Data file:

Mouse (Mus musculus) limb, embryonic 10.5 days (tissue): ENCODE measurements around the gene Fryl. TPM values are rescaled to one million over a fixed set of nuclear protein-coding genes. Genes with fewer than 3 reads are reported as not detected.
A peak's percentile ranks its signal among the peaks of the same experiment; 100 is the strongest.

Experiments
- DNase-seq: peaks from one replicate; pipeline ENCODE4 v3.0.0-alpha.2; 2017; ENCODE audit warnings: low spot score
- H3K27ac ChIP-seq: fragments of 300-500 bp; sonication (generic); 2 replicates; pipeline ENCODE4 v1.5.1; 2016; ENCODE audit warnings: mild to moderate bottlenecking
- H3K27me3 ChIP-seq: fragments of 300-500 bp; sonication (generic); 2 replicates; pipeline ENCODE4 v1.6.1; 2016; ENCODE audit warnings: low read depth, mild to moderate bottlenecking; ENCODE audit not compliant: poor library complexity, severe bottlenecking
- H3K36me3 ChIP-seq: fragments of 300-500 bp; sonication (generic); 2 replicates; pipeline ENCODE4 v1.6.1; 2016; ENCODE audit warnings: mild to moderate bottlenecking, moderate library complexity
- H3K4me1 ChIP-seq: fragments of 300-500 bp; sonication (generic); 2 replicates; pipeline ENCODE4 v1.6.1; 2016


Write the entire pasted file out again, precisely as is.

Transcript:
Mouse (Mus musculus) limb, embryonic 10.5 days (tissue): ENCODE measurements around the gene Fryl. TPM values are rescaled to one million over a fixed set of nuclear protein-coding genes. Genes with fewer than 3 reads are reported as not detected.
A peak's percentile ranks its signal among the peaks of the same experiment; 100 is the strongest.

Experiments
- DNase-seq: peaks from one replicate; pipeline ENCODE4 v3.0.0-alpha.2; 2017; ENCODE audit warnings: low spot score
- H3K27ac ChIP-seq: fragments of 300-500 bp; sonication (generic); 2 replicates; pipeline ENCODE4 v1.5.1; 2016; ENCODE audit warnings: mild to moderate bottlenecking
- H3K27me3 ChIP-seq: fragments of 300-500 bp; sonication (generic); 2 replicates; pipeline ENCODE4 v1.6.1; 2016; ENCODE audit warnings: low read depth, mild to moderate bottlenecking; ENCODE audit not compliant: poor library complexity, severe bottlenecking
- H3K36me3 ChIP-seq: fragments of 300-500 bp; sonication (generic); 2 replicates; pipeline ENCODE4 v1.6.1; 2016; ENCODE audit warnings: mild to moderate bottlenecking, moderate library complexity
- H3K4me1 ChIP-seq: fragments of 300-500 bp; sonication (generic); 2 replicates; pipeline ENCODE4 v1.6.1; 2016